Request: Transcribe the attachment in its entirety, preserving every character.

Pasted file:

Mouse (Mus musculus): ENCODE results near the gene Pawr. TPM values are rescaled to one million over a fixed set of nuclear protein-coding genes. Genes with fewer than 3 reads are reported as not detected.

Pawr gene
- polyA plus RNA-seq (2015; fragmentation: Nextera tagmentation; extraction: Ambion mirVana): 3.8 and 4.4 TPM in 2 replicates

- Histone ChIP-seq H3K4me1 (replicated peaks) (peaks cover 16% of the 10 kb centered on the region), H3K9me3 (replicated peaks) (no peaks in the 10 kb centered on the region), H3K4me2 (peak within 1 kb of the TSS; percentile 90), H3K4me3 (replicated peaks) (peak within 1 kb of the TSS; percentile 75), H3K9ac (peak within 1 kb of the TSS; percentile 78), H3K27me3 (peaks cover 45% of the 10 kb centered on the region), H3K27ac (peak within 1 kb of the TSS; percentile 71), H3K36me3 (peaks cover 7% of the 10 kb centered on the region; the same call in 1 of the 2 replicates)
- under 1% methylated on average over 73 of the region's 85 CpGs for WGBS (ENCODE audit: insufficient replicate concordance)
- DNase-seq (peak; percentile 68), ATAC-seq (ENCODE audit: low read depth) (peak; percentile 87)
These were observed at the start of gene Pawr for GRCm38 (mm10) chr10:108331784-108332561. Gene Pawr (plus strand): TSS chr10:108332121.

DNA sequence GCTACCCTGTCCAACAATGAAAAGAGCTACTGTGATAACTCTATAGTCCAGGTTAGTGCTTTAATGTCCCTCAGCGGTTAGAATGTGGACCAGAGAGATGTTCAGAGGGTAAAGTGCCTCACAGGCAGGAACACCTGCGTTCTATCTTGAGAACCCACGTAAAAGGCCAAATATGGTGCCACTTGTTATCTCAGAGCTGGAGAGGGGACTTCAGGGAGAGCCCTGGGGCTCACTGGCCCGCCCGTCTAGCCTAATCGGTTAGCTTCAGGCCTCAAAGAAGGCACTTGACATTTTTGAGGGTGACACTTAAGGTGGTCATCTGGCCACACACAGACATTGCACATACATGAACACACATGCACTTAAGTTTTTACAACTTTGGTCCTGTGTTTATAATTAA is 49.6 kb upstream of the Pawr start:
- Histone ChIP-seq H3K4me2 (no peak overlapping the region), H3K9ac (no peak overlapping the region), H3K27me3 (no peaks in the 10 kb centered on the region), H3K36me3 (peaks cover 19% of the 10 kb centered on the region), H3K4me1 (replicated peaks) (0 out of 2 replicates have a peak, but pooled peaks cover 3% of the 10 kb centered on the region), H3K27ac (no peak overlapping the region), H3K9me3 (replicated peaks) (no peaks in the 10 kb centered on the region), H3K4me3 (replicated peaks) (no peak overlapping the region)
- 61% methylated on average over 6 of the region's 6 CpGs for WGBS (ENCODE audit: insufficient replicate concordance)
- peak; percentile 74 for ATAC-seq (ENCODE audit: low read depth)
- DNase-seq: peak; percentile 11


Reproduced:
Mouse (Mus musculus): ENCODE results near the gene Pawr. TPM values are rescaled to one million over a fixed set of nuclear protein-coding genes. Genes with fewer than 3 reads are reported as not detected.

Pawr gene
- polyA plus RNA-seq (2015; fragmentation: Nextera tagmentation; extraction: Ambion mirVana): 3.8 and 4.4 TPM in 2 replicates

- Histone ChIP-seq H3K4me1 (replicated peaks) (peaks cover 16% of the 10 kb centered on the region), H3K9me3 (replicated peaks) (no peaks in the 10 kb centered on the region), H3K4me2 (peak within 1 kb of the TSS; percentile 90), H3K4me3 (replicated peaks) (peak within 1 kb of the TSS; percentile 75), H3K9ac (peak within 1 kb of the TSS; percentile 78), H3K27me3 (peaks cover 45% of the 10 kb centered on the region), H3K27ac (peak within 1 kb of the TSS; percentile 71), H3K36me3 (peaks cover 7% of the 10 kb centered on the region; the same call in 1 of the 2 replicates)
- under 1% methylated on average over 73 of the region's 85 CpGs for WGBS (ENCODE audit: insufficient replicate concordance)
- DNase-seq (peak; percentile 68), ATAC-seq (ENCODE audit: low read depth) (peak; percentile 87)
These were observed at the start of gene Pawr for GRCm38 (mm10) chr10:108331784-108332561. Gene Pawr (plus strand): TSS chr10:108332121.

DNA sequence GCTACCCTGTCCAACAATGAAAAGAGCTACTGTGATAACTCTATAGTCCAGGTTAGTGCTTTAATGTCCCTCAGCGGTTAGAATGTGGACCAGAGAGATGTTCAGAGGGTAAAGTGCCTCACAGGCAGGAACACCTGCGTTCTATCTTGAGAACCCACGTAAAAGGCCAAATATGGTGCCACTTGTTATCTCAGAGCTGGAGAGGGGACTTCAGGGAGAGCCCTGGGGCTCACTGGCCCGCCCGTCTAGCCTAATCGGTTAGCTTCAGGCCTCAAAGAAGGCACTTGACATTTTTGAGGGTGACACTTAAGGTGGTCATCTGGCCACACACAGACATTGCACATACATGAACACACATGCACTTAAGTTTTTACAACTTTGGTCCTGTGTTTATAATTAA is 49.6 kb upstream of the Pawr start:
- Histone ChIP-seq H3K4me2 (no peak overlapping the region), H3K9ac (no peak overlapping the region), H3K27me3 (no peaks in the 10 kb centered on the region), H3K36me3 (peaks cover 19% of the 10 kb centered on the region), H3K4me1 (replicated peaks) (0 out of 2 replicates have a peak, but pooled peaks cover 3% of the 10 kb centered on the region), H3K27ac (no peak overlapping the region), H3K9me3 (replicated peaks) (no peaks in the 10 kb centered on the region), H3K4me3 (replicated peaks) (no peak overlapping the region)
- 61% methylated on average over 6 of the region's 6 CpGs for WGBS (ENCODE audit: insufficient replicate concordance)
- peak; percentile 74 for ATAC-seq (ENCODE audit: low read depth)
- DNase-seq: peak; percentile 11